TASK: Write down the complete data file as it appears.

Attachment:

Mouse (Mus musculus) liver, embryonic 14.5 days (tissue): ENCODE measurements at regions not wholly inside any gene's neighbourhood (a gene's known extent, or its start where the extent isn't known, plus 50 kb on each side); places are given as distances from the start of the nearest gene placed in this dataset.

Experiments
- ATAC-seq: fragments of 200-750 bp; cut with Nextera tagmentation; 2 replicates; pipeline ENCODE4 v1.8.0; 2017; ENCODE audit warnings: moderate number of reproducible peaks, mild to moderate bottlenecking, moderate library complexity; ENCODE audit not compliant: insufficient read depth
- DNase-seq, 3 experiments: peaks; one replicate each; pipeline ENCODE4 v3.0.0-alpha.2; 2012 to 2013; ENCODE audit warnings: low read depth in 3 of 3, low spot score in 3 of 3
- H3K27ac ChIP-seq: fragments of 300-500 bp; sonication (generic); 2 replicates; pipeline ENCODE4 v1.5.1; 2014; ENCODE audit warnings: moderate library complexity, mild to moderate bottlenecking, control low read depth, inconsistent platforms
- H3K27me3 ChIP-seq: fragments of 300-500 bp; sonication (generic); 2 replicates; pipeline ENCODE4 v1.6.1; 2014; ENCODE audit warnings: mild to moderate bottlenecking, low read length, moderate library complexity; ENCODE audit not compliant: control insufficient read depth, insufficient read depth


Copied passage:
Mouse (Mus musculus) liver, embryonic 14.5 days (tissue): ENCODE measurements at regions not wholly inside any gene's neighbourhood (a gene's known extent, or its start where the extent isn't known, plus 50 kb on each side); places are given as distances from the start of the nearest gene placed in this dataset.

Experiments
- ATAC-seq: fragments of 200-750 bp; cut with Nextera tagmentation; 2 replicates; pipeline ENCODE4 v1.8.0; 2017; ENCODE audit warnings: moderate number of reproducible peaks, mild to moderate bottlenecking, moderate library complexity; ENCODE audit not compliant: insufficient read depth
- DNase-seq, 3 experiments: peaks; one replicate each; pipeline ENCODE4 v3.0.0-alpha.2; 2012 to 2013; ENCODE audit warnings: low read depth in 3 of 3, low spot score in 3 of 3
- H3K27ac ChIP-seq: fragments of 300-500 bp; sonication (generic); 2 replicates; pipeline ENCODE4 v1.5.1; 2014; ENCODE audit warnings: moderate library complexity, mild to moderate bottlenecking, control low read depth, inconsistent platforms
- H3K27me3 ChIP-seq: fragments of 300-500 bp; sonication (generic); 2 replicates; pipeline ENCODE4 v1.6.1; 2014; ENCODE audit warnings: mild to moderate bottlenecking, low read length, moderate library complexity; ENCODE audit not compliant: control insufficient read depth, insufficient read depth